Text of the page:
“Industry can’t sustain this,” said Sen. Brent Jackson during a debate on the bill. “Without livestock there would be tumbleweed rolling down city streets.”

Considering the political and financial muscle of Murphy-Brown, that scenario is unlikely.

At one point this year, it was uncertain if the 26 lawsuits could even go on. Under the original version of HB 467, the litigation would have been tossed. That’s because the bill language would have applied the law retroactively, to cases that had already been filed. The suits were filed in 2015.

The retroactive provision threatened the bill’s viability, so it was struck. Nonetheless, earlier this fall Murphy-Brown tried to halt the lawsuits by arguing that the state legislature intended to include the retroactive language, but didn’t. Britt’s ruling doesn’t address that motion specifically, but by allowing the cases to go to trial, he appears to discount it.

Britt’s decision also undercuts some state lawmakers’ arguments that the courts needed clarity from the legislature. “North Carolina law is not clear on these kinds of nuisance issues,” said State Rep. Jimmy Dixon during a committee debate.

“Judge Britt could deduce from existing precedent” the legal remedies available for the plaintiffs,” said Will Hendrick, staff attorney for the NC Pure Farms Pure Waters Campaign, this week. “He didn’t need guidance.”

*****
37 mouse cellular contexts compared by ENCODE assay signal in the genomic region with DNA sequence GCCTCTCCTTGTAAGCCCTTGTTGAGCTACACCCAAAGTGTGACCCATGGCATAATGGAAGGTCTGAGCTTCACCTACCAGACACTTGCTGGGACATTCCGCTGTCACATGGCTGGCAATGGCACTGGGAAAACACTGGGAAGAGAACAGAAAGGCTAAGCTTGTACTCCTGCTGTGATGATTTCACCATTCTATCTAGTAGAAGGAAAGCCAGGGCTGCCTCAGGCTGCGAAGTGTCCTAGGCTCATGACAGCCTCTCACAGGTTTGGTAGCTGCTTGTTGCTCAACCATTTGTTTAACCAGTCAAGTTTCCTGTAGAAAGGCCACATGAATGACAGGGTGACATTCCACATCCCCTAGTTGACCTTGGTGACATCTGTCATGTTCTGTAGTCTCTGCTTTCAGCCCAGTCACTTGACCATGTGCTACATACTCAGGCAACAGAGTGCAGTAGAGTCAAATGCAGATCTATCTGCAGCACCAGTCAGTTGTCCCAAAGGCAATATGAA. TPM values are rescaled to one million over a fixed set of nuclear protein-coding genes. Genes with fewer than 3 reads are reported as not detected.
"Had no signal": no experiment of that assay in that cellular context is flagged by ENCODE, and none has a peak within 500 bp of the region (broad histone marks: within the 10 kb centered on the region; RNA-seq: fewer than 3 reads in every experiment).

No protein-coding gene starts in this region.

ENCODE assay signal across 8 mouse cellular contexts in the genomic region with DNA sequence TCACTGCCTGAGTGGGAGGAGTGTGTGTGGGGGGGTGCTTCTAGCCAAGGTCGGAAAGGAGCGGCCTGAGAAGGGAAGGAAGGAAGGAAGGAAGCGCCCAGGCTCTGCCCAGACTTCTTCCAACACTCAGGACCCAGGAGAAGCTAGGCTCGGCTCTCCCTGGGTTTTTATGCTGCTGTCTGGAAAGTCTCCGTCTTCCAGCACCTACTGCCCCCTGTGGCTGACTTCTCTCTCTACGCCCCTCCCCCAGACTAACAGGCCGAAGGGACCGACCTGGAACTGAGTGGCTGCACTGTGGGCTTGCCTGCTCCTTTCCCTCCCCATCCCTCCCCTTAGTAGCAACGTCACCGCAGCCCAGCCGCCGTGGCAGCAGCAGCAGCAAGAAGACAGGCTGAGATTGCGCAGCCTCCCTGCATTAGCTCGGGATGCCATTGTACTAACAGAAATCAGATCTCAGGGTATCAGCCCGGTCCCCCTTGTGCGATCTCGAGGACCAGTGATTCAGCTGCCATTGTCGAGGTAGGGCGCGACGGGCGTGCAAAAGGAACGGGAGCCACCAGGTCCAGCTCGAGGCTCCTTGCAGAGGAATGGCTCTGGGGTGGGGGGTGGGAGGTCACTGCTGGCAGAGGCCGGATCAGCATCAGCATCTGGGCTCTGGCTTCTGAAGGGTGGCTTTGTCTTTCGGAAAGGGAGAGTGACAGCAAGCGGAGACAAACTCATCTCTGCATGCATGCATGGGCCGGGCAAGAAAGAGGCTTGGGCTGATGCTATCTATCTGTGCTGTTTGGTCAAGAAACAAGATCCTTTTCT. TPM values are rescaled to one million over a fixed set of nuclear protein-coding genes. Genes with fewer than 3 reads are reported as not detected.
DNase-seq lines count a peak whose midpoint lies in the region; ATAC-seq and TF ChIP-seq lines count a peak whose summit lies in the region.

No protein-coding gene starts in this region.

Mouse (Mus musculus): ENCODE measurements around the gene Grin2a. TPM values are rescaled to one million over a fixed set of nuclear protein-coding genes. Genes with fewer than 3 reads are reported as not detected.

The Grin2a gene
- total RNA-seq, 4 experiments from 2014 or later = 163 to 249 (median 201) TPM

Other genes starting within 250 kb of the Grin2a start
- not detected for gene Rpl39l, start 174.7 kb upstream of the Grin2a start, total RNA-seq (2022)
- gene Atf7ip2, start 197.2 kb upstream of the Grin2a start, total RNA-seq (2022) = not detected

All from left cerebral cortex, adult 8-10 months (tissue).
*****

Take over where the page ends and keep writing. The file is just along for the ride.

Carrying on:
Judge Britt will hold a hearing on several motions on Dec. 4, at the federal courthouse in Raleigh.

 

Hog Order Britt Nov by Anonymous B0mRtPKjko on Scribd

agriculture, Courts & the Law, Environment

“Unsubstantiated by competent evidence”: Judge rules against Civitas’s Francis De Luca in Smithfield Foods case

Wake County Superior Court Paul Ridgeway ruled in favor of Attorney General Josh Stein in granting a motion for summary judgment.

Francis De Luca tried to thread a legal needle but instead poked himself in the eye.

In a lawsuit filed last October, De Luca, the director of conservative group Civitas, had claimed that millions of dollars generated by a 2000 settlement agreement between the state attorney general’s office and Smithfield Foods were being unconstitutionally disbursed.

But beneath the surface, De Luca’s lawsuit appears to be less about the recipients — conservation groups, universities and other nonprofits — or the money spent to enhance and improve the state’s environment.

Rather, although never articulated, the subtext of the litigation, as the American Spectator wrote, was that Chinese money illegally funded Roy Cooper’s successful gubernatorial campaign against Pat McCrory.

Even absent the sub rosa theories, De Luca’s constitutional contentions — argued by his attorney, former House Majority Leader Paul Stam — did not convince a judge. In an Oct. 12 ruling, Wake County Superior Court Judge Paul Ridgeway wrote that De Luca’s arguments were “unsubstantiated by competent evidence, contrary to settled law or not relevant.”